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Exercise to ease painful joints

Anyone living with arthritis or joint pain knows these conditions can give you a feeling that you’re not living life to the fullest, no matter how much you want to.

Whether it’s the stiffness or tenderness of your joints that stops you enjoying activities with family and friends, or muscle weakness and inflammation getting in the way of simply getting out and about, it’s not surprising you might feel like you’re missing out.

But avoiding getting moving could be the worst thing you do for your joint condition – as well as robbing you of the chance to try new things and make new friends.

“People believe if your joints are sore that you shouldn’t exercise but research has shown that exercise for joint pain is really, really beneficial,” Carissa Evans, an exercise physiologist at Fernwood Fitness, says.

“The old saying ‘if you don’t use it, you lose it’ definitely applies here.”

There are numerous pieces of research that show the big benefits exercise can deliver for people with musculoskeletal conditions such as arthritis, including reducing the damage the condition can do to cartilage and easing pain.

When it comes to which exercise is the most effective, Evans says there’s no black and white answer.

“All exercise at the end of the day is going to be beneficial,” she says. “The more blood flow that’s going around the body, the less those joints are going to hurt.”

Aerobic training is a great place for women with joint pain to start and includes exercises such as cycling, swimming and uphill walking. These activities get your heart rate up and increase blood flow around the body, which, as Evans points out, can ease joint pain.

Exercising in water – known as hydrotherapy – is another great way of getting moving without putting extra strain on your joints, because the warm water helps support your body. Strength and resistance exercises that encourage your muscles to work harder than usual are also important.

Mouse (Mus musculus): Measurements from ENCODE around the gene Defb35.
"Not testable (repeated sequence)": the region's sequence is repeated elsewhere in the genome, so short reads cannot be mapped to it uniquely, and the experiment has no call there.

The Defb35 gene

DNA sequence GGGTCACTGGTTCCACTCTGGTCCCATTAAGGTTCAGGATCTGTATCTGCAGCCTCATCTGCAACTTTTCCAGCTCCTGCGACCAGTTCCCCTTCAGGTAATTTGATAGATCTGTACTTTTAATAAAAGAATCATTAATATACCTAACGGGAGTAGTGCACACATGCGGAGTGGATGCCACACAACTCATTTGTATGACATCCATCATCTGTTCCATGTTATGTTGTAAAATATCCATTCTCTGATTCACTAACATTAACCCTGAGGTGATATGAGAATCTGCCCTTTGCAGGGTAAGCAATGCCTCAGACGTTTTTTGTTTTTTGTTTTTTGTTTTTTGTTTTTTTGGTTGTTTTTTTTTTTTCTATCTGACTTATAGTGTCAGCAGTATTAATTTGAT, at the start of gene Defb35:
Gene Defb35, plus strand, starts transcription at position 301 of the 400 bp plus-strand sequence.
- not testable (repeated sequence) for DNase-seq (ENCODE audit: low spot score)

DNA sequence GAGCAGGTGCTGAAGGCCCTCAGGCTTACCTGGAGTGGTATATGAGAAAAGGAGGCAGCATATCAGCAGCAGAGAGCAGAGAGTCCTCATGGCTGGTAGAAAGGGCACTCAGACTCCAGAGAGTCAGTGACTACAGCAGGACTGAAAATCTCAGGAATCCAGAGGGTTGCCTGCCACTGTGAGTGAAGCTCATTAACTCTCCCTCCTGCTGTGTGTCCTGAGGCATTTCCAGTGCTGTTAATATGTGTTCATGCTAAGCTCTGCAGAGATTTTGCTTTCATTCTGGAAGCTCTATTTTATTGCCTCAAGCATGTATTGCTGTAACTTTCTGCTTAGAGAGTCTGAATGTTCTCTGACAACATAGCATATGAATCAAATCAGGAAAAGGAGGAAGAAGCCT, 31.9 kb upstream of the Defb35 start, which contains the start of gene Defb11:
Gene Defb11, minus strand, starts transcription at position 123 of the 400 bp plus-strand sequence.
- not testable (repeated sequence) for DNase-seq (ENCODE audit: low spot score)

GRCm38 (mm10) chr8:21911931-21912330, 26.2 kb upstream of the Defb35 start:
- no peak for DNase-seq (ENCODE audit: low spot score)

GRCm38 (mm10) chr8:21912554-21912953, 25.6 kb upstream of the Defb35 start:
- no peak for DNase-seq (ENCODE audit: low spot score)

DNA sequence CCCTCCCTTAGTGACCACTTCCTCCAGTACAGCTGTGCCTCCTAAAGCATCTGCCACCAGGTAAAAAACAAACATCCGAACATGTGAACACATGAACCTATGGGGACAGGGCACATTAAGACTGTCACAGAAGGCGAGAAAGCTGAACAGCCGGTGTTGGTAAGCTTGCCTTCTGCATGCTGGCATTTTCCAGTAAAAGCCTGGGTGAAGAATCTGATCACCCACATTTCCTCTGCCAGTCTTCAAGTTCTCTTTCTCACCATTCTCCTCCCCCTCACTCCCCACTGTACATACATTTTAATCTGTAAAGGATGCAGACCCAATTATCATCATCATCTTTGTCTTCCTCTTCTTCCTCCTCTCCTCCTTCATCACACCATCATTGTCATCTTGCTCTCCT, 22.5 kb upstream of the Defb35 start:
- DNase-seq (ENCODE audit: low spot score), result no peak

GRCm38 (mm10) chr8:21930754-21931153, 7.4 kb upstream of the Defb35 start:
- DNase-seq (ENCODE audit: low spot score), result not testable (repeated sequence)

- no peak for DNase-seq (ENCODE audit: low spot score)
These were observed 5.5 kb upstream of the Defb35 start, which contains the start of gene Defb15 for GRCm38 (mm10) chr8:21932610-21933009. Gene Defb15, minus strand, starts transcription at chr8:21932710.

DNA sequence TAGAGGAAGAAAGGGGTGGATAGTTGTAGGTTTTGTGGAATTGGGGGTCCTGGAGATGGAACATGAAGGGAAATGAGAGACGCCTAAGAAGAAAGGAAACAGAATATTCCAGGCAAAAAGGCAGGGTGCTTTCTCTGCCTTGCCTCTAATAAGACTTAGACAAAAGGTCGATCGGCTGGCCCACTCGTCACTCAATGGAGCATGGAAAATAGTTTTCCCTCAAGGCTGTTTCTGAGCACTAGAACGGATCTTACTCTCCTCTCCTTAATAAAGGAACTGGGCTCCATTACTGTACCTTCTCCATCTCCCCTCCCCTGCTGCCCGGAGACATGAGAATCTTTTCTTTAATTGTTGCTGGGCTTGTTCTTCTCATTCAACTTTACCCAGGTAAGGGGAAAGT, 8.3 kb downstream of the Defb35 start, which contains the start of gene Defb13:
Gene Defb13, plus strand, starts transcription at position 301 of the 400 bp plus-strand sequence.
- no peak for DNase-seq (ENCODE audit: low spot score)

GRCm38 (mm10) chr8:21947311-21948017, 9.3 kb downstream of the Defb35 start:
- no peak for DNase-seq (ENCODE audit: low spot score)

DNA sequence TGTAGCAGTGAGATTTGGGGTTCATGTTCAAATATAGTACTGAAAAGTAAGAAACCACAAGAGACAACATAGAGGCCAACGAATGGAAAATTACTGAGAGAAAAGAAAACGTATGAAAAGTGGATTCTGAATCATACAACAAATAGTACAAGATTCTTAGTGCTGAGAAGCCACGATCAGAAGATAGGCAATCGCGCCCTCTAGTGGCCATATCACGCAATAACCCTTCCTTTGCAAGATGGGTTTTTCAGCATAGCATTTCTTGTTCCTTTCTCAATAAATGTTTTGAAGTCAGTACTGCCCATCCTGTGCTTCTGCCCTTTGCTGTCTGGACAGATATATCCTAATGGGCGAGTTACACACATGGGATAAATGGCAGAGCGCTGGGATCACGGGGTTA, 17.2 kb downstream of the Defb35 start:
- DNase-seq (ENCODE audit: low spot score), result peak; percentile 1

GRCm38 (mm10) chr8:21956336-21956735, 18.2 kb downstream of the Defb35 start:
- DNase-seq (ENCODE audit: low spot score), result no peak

“As an exercise physiologist, I would definitely recommend adding in some resistance training because I find with my clients that that tends to get the biggest benefits,” Evans says.

“If somebody hasn’t really had much experience in the gym before, machines are great in that sense because they’re easy to use…and they’re pretty self-explanatory.”

Other types of resistance training can include lifting weights or using resistance bands or the body’s own weight through push-ups and squats.

“The stronger we can get our muscles, theoretically the less force should be on the joint itself there,” Evans explains.

Fernwood Fitness, where Evans helps many women with arthritis get used to exercise, is set up to accommodate a wide range of physical ability, so its members have plenty of choice in which type of exercise suits them best.

Fernwood’s also Australia’s longest running female-only fitness club chain, so even newcomers to the world of gyms find themselves in a supportive atmosphere among other women with the same health concerns and goals.

Simone Meagher from Fernwood Fitness Preston in Victoria says exercising at her local Fernwood club revolutionised her thinking about her genetic arthritis.

“I had a very fixed mindset about my body and what it was capable of but through weight training, I can work on my bone density and I can also work on muscles to support my spine as best as I can,” she says.

As someone who lives with joint pain, Simone knows what it’s like to come up against physical activities that are challenging, but believes perseverance is key.

“A lot of that’s been about developing training that works with your limitations and then changing those limitations so they become strengths,” she says.

“Now I’m able to do things that 12 months ago, I wouldn’t have even dreamed of doing.”

This story first appeared on

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